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Will you marry me?

dad at his second job--he once made one of these for his girlfriend

“We’re going to get married,” dad said.

“Sure. But you’re going to have to show me the marriage certificate,” I said.

He laughed. “You don’t believe me?”

“Didn’t you buy her a ring like five years ago?”

“That was a nice ring. It was on sale. We got a real good deal.”

“Yeah, Dad. You just send me a postcard.”

Dad had been asking his girlfriend to marry him since at least 1986. This conversation took place in 1995. In 1997 I got the postcard and the photocopy of the marriage certificate. They’re still married.

I sent out another query letter last week. This agent had liked my first novel. She liked the first 50 pages enough to ask for the entire manuscript. She ended up passing, but her letter was kind and encouraging. So, I decided to query her about my second novel. Maybe this time I’ll be attractive enough.

Unlike my dad, who for all his flaws has never had a wandering eye, I’ve got to look at others. Eventually someone will say yes. Right?

Are you querying any agents? How do you go about the process? Have you given yourself a timeline–if no one says yes by such-and-such date, I’m going to back to my day job. How often have you been rejected? How much rejection can you take?

13 thoughts on “Will you marry me?

  1. Although I’m not looking for agents, I am looking for a publisher. I set a vague, multi-phase deadline for quitting, First, I’ll quit (or slow down) if I have to get a day job. Second, if this second book goes nowhere. Third, the end of 2010. So depending on how I feel if any of these happens, It’ll be time to hang it up. Not hang up writing, won’t ever do that, but hang up the pursuit of writing for profit. Hm, maybe I should give up the expectation of profit right now.

  2. All great questions, I think. I’m not querying for agents yet. I’m not done editing and revising my manuscript yet. That’s got to be milestone number one. Then I’ll start querying. How much rejection can I take? I don’t know; I guess I’ll find out.

    Deadlines? I can’t impose them; life has been too unstable, too shifting beneath my feet, for me to try and solidify even a short-term future. I have one project I’ve accepted and have to get that moving. But until that’s finished I don’t have the ability to work with my fiction. And I have to go back to a day job whether I want to or not, so there’s that (and so far, that’s easier said than done).

    I’ll write about all these things on my blog when — or IF — they ever come to pass, but I think you’ve brought some great food for thought to the banquet.

    • I found that the rejection wasn’t as hard as I thought. Not that it is fun, and several rejections in a row can be rough, but it didn’t derail me either. Good luck!

  3. Oh, I’m so bad about querying (meaning, I don’t do enough of it). While I don’t have a specific target, I find that getting a fairly small number of rejections is usually enough for me to stop submitting a piece. It doesn’t particularly discourage me to get to that point; I just put whatever-it-is aside and move on. Dumb, huh?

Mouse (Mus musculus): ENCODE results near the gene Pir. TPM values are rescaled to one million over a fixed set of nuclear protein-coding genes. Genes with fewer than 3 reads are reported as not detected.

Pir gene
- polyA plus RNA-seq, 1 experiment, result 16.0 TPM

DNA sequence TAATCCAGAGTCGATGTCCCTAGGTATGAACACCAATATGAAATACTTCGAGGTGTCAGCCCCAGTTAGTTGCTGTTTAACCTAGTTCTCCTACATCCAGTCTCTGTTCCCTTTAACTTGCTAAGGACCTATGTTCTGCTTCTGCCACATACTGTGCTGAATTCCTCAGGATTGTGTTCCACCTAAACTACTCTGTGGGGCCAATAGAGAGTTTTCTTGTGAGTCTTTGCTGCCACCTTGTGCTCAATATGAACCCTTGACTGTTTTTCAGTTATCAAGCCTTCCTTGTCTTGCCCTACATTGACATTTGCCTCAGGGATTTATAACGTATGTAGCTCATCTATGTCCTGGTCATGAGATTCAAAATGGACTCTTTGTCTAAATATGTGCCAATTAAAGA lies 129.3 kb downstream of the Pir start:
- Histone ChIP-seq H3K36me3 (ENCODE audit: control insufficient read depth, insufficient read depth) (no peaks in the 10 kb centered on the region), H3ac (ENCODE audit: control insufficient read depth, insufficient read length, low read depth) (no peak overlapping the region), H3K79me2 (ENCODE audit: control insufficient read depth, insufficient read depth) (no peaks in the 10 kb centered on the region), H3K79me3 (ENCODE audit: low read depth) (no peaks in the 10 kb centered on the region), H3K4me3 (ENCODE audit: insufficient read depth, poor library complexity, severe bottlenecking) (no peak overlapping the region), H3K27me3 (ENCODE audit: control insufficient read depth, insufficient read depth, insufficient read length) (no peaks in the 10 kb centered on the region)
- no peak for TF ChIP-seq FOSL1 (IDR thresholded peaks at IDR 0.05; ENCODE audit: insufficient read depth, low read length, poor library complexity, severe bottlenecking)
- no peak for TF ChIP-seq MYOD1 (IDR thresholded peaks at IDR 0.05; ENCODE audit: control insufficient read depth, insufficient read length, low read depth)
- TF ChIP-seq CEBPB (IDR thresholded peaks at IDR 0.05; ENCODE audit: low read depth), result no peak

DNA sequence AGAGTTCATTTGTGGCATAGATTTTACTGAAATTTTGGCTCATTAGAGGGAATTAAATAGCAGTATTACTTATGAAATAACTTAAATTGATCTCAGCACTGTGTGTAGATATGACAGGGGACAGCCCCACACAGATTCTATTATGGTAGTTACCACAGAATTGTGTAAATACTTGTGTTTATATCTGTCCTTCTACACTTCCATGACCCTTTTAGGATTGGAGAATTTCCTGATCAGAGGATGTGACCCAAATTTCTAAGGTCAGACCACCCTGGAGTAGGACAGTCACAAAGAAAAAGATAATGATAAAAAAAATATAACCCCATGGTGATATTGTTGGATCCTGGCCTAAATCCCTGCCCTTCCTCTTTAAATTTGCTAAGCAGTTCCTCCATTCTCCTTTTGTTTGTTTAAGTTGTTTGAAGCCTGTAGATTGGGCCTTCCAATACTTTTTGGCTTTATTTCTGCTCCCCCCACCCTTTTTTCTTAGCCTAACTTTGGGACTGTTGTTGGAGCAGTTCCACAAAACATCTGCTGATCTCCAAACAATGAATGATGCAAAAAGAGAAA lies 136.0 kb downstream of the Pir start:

I guess the upside here is that I’ll probably keep writing forever, and go right on taking No for an answer (which actually sounds a bit pathetic, now that I put it that way).

    • Hard to say if that is dumb–my dumb meter is broken. It is not pathetic–if for no other reason than I’m not going to call myself pathetic too.

      Hey, a new year is coming. Maybe try submitting more then.

  4. I’ve only sent out twenty query letters, although none recently, since I’m back to revisions.
    I’d like to say for the record that getting a rejection only means that one person didn’t like your idea. Getting rejections should never make you stop submitting a piece, but if you see a trend in comments, take that into account for your own revision.

    Of the twenty queries I’ve sent out, three of the agents were interested enough to ask for partials, then went on to ask for the entire ms. All three ended up passing, but gave me really excellent feedback on next steps. I posted all the rejections on a wall in my workspace, and it’s glorious.

    I heard a quote at a writers’ conference that I must share: “If you’re not getting rejections, you’re not really trying to get published.”

  5. Yes. Query someone else. Yes, someone will say yes.

    No I am not querying anyone. But Yes I do have a schedule for myself, and that is that this year I will make it my business to publish. 2010 is my year of publishing, which is a huge thing for me, because I’ve only ever dabbled my toes before and run away when I get a very nice no thank you.

    It’s because I’m a bok! bok! chicken and inside, I don’t think I’m worth it.

    Well, I’ve had enough of the the rubbery chicken and I think it’s time to really start cooking. I’m going to stick to my guns no matter how many rejections. I will revise the plan at the end of 2010 and see what the year has brought.

    There, that’s my plan. To start planning. And DOing. That’s the different part.

  6. I think the querying has to be the hardest part of writing. It must be something like a first dance, where the girls all line up against the wall, hoping a boy asks them to dance. *shudder*

    Agents are like the gatekeepers of a writer’s self-esteem. And I don’t think that’s a good thing.

    • It might be more like a first dance where you have to stand in a spotlight, list your best qualities, and wait for some boy to step forward and take your hand.

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